Tailor-made for the laps of armchair travelers and naturalists, this big but not unwieldy animal atlas offers a huge array of sharp, finely detailed pictures paired to pithy facts and observations.
Grouped by continent and then by habitat type, the selected animals share space on full but not congested spreads with maps, labels and easy-to-retain notes on size, diet, memorable physical features or behavior. Though generally trimmed or cut out, the photos all seem to have been taken in natural settings, and they show each creature at revealing angles or in action poses. Seamlessly interspersed among the multiple photographs on every page are painted images rendered with equal exactitude—mostly more single animal portraits but also composites that extend them, such as a gallery of chimp facial expressions and a visual key to life at different depths along a continental shelf. With little if any duplication of pictures, Wild World: An Encyclopedia of Animals (978-1-4677-1597-3) presents a similarly teeming survey of the animal kingdom—arranged by class rather than range—with an added section for insects and other invertebrates. In both volumes, unusual creatures, from Baikal seals to the ogre-faced spider, mingle with more familiar wildlife. Though there is much flashing of teeth and mention of prey, scenes of predators actually chowing down are rare and nongory.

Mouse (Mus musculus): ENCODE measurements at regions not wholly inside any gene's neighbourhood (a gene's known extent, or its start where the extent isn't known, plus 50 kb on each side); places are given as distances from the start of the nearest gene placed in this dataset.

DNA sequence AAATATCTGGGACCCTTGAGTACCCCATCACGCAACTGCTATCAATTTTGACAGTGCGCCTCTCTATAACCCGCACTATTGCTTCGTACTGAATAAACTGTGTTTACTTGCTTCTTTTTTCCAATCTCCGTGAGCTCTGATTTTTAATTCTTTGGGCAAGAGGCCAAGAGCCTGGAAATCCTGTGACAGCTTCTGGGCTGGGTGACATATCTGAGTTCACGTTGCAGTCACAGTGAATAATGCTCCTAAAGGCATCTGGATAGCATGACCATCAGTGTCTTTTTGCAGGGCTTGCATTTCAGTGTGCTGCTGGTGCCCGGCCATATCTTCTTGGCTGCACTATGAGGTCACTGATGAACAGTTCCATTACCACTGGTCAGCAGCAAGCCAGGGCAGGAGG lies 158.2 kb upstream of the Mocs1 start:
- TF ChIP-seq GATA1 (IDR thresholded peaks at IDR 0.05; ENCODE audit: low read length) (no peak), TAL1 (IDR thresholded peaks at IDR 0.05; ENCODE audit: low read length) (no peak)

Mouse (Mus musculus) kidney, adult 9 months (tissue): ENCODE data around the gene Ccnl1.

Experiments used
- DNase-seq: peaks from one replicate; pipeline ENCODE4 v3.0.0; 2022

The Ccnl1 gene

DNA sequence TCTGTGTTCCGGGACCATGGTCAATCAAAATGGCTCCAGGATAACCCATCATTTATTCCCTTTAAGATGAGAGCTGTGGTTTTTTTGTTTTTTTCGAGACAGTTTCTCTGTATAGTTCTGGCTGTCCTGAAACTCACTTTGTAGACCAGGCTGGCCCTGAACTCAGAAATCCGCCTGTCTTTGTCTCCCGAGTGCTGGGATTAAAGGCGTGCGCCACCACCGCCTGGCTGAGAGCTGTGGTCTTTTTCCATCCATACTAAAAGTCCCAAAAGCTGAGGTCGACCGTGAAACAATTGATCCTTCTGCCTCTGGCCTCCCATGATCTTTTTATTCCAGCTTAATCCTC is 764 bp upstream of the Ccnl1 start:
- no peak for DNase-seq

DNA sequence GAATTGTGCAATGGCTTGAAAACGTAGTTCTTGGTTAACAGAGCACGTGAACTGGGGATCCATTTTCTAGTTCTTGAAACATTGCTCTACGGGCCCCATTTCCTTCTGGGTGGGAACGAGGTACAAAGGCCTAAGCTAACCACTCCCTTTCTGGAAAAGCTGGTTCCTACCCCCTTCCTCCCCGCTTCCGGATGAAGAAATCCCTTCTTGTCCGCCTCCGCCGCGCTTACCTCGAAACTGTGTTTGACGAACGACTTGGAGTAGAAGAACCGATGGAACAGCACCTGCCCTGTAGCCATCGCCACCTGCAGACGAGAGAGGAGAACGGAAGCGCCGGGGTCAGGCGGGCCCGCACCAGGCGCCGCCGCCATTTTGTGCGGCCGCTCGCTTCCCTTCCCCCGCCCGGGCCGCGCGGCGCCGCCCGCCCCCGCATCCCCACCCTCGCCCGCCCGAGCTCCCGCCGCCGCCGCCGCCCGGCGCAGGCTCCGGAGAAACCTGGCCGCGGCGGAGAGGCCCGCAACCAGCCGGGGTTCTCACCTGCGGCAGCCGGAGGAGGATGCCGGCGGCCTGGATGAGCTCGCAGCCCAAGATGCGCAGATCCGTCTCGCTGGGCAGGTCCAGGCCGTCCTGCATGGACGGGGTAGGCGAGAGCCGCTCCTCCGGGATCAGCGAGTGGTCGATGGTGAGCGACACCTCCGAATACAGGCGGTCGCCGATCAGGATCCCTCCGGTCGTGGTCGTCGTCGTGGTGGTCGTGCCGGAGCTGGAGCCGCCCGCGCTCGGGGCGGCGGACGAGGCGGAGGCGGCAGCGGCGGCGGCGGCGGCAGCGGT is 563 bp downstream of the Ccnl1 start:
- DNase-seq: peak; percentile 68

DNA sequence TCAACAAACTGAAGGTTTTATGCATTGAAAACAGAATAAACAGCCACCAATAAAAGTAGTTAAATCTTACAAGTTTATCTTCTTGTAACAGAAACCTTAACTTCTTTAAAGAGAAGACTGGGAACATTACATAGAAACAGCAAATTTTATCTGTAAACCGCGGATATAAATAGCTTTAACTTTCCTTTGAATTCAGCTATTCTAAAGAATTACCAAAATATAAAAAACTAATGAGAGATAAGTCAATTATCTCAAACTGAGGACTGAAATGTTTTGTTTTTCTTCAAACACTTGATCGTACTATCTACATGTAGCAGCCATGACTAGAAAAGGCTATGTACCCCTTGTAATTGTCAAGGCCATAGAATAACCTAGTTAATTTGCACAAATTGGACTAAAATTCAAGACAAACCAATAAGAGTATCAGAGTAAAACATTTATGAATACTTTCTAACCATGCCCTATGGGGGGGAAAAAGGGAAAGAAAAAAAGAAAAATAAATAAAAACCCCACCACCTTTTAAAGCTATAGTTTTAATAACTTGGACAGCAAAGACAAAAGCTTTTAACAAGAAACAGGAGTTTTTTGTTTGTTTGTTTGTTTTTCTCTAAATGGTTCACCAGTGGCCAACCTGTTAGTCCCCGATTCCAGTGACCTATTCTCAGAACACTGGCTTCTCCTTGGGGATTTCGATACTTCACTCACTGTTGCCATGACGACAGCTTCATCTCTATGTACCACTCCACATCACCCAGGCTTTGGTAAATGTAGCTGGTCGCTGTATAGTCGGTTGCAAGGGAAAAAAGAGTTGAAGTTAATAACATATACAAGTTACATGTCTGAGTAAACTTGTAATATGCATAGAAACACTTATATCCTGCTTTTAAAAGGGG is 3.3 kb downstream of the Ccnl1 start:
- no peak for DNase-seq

Too light on detail to serve as one-stop shopping for school assignments, but visually and intellectually stimulating dives into the natural world. (indexes) (Reference. 6-11)